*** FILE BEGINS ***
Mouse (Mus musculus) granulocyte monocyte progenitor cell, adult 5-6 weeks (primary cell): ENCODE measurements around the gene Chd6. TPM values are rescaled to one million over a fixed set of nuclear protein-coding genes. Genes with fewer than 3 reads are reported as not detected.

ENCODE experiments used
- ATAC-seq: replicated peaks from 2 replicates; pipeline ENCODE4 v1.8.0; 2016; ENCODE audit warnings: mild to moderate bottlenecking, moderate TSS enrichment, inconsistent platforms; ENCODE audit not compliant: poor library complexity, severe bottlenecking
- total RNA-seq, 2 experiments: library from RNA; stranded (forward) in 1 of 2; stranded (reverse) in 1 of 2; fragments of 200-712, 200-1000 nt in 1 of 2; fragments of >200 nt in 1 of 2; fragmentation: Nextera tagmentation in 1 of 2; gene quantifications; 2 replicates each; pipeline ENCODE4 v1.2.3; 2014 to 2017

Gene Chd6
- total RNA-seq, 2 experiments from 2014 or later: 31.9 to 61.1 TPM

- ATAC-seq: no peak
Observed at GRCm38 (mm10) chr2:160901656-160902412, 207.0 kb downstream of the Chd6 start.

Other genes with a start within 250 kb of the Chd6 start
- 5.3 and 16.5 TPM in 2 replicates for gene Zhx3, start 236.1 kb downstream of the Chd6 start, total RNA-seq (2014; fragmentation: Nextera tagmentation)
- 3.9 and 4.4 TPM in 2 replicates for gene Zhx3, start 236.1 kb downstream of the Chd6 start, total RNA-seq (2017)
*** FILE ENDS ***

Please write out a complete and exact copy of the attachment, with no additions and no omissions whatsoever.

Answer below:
Mouse (Mus musculus) granulocyte monocyte progenitor cell, adult 5-6 weeks (primary cell): ENCODE measurements around the gene Chd6. TPM values are rescaled to one million over a fixed set of nuclear protein-coding genes. Genes with fewer than 3 reads are reported as not detected.

ENCODE experiments used
- ATAC-seq: replicated peaks from 2 replicates; pipeline ENCODE4 v1.8.0; 2016; ENCODE audit warnings: mild to moderate bottlenecking, moderate TSS enrichment, inconsistent platforms; ENCODE audit not compliant: poor library complexity, severe bottlenecking
- total RNA-seq, 2 experiments: library from RNA; stranded (forward) in 1 of 2; stranded (reverse) in 1 of 2; fragments of 200-712, 200-1000 nt in 1 of 2; fragments of >200 nt in 1 of 2; fragmentation: Nextera tagmentation in 1 of 2; gene quantifications; 2 replicates each; pipeline ENCODE4 v1.2.3; 2014 to 2017

Gene Chd6
- total RNA-seq, 2 experiments from 2014 or later: 31.9 to 61.1 TPM

- ATAC-seq: no peak
Observed at GRCm38 (mm10) chr2:160901656-160902412, 207.0 kb downstream of the Chd6 start.

Other genes with a start within 250 kb of the Chd6 start
- 5.3 and 16.5 TPM in 2 replicates for gene Zhx3, start 236.1 kb downstream of the Chd6 start, total RNA-seq (2014; fragmentation: Nextera tagmentation)
- 3.9 and 4.4 TPM in 2 replicates for gene Zhx3, start 236.1 kb downstream of the Chd6 start, total RNA-seq (2017)